TORONTO - It was a casual comment from a work colleague that launched a CTV's W5 investigation into home DNA test kits people do for fun, like the ones from Ancestry.com and 23andMe.
A producer was curious about her heritage, as she's the child of a Canadian mother and Moroccan father. She wanted to learn more about her genetic makeup.
The test was simple enough: deposit saliva into a plastic vial and send it off to Ancestry.com. A month later, it came back with a precise breakdown. She was ecstatic.
But W5 discovered that DNA home test kits come with rewards and risks.
What my colleague didn’t know was that her information, her DNA, the most personal and essential part of us, could very easily be in the hands of third parties.
W5 spoke to York University Professor Julia Creet, who has written two books on how commercial DNA companies operate. Professor Creet says, “They are making money by selling the information to other large companies.”
“Consumers are paying to give away their most valuable information, their most private and valuable information.”
But sharing DNA from these home tests has also helped police solve cold cases. W5 spoke to the families of Tanya Van Cuylenborg and Jay Cook, two Canadians who were found murdered in Washington state in 1987.
Their killer remained a mystery until 2018, when DNA from a second cousin, who had done a home DNA test, led police to William Earl Talbott II. He has since been found guilty, in the first of its kind court case using genetic genealogy. The technology was also central in the arrest of the notorious Golden State killer. That case has yet to go to trial.
DNA from a home test kit can also reveal family secrets; like your father is not your biological father.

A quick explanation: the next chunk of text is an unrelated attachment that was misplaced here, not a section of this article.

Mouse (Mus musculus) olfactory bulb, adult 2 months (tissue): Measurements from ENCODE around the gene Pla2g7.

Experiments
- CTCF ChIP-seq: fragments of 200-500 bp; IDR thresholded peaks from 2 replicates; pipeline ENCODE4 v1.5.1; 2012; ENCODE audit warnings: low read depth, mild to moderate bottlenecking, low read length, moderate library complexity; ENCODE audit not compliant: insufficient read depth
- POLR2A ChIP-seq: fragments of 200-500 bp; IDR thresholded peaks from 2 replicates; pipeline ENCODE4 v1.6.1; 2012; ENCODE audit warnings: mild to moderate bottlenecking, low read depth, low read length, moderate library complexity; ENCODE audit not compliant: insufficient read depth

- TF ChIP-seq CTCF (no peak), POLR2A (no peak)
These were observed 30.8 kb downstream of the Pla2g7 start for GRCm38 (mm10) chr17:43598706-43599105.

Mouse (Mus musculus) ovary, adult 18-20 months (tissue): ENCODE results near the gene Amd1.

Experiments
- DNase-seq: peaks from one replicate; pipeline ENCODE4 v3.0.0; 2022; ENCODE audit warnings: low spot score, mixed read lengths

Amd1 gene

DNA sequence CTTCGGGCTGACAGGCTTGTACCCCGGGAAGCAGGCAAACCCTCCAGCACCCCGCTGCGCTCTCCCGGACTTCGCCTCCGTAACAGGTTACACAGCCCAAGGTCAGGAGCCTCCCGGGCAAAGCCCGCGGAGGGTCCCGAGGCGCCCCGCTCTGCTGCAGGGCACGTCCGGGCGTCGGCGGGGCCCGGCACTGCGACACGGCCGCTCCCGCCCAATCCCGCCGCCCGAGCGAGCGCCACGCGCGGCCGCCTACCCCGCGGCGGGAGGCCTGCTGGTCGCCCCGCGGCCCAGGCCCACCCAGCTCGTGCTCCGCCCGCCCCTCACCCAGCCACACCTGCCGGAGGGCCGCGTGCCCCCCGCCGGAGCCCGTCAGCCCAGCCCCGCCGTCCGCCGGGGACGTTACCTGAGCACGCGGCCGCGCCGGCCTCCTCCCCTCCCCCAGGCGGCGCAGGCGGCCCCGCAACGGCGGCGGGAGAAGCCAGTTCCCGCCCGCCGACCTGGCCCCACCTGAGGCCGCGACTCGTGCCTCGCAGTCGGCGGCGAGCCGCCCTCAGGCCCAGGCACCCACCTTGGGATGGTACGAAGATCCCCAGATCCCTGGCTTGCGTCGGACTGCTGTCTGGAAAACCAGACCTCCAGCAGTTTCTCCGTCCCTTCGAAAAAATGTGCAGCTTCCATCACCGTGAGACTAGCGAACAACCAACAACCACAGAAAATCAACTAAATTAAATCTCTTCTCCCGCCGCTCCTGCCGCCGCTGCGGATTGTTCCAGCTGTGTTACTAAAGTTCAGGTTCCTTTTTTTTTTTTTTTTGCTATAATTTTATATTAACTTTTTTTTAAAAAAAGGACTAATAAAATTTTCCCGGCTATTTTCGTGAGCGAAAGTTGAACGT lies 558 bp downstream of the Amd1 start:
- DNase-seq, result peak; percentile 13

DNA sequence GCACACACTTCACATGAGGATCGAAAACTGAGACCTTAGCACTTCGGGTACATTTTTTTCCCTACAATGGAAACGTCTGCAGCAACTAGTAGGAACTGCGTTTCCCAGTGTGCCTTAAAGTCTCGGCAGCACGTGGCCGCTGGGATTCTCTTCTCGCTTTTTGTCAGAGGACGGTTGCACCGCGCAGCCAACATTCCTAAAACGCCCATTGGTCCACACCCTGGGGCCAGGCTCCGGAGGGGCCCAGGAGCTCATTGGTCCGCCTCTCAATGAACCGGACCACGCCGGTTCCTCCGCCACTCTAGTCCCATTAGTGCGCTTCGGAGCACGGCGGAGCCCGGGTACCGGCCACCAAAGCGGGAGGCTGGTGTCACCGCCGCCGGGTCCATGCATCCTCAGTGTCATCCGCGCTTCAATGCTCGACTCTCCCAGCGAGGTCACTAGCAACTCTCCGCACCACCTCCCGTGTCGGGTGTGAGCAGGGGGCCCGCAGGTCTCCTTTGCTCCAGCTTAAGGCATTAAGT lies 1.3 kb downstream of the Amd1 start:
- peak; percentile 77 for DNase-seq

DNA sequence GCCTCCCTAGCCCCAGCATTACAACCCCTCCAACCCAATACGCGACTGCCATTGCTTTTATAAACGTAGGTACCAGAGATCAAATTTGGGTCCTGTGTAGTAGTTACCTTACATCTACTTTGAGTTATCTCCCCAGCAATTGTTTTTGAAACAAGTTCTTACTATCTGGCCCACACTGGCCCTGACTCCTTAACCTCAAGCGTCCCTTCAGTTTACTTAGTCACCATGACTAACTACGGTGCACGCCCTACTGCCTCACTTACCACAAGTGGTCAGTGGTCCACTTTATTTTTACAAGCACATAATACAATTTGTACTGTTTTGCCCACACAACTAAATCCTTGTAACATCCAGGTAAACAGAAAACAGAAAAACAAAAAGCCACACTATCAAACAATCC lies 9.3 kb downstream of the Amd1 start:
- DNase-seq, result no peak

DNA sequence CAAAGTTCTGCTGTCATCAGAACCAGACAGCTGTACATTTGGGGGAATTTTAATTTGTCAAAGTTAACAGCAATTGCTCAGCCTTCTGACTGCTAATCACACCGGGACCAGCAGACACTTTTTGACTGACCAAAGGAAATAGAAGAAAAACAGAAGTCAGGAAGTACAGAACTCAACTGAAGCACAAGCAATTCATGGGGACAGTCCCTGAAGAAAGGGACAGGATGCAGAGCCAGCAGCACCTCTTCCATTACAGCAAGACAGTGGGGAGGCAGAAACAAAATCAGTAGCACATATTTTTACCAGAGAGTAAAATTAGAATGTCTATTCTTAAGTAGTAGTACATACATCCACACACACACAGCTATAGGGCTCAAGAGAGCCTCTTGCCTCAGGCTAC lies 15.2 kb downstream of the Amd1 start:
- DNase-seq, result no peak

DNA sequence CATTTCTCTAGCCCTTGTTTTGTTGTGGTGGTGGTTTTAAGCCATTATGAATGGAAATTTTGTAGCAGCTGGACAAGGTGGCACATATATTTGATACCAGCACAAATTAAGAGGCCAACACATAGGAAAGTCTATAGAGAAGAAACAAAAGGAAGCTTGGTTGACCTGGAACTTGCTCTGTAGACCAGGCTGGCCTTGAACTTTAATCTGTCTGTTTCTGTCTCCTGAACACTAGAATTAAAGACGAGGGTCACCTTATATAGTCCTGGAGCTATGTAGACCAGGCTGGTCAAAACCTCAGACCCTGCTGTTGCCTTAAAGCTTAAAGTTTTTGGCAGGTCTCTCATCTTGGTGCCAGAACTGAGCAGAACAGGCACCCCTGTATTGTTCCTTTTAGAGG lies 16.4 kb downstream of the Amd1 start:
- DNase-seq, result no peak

A man we are calling Philip discovered a DNA secret that threatens to tear his family apart. He did not want his identity revealed because others in his family don’t yet know what he uncovered. Along the way, he also found two half-siblings and an explanation for a host of health issues he’s had to endure over the years.
In this new world, where technologies have taken DNA out of labs and onto social media, sperm and egg donors can no longer be promised anonymity. Case in point: a California university student, who discovered he had 32 half-siblings thanks to his biological dad, a sperm donor.
Toronto Lawyer Sherry Levitan, who specializes in fertility issues, says home DNA tests have fundamentally changed the nature of sperm and egg donation.
Levitan says “Donors cannot be promised anonymity and I think it would be a fool’s errand to promise anonymity.”
In a statement to W5, Ancestry says it "is committed to safeguarding our customers’ data and privacy and we give customers control over their own data at all times. We do not and will not share customer DNA data with insurers, employers, or third-party marketers."
The company also says it doesn't share customer information with law enforcement "unless compelled to by valid legal process."
23andMe issued a similar statement to W5, saying "Beyond the private lab we work with to process your sample and deliver your results, your information will not be shared with any other entity unless you provide us with consent to do so.”
Watch “Family Secrets” on Saturday’s season premiere of CTV’s W5 at 7 p.m.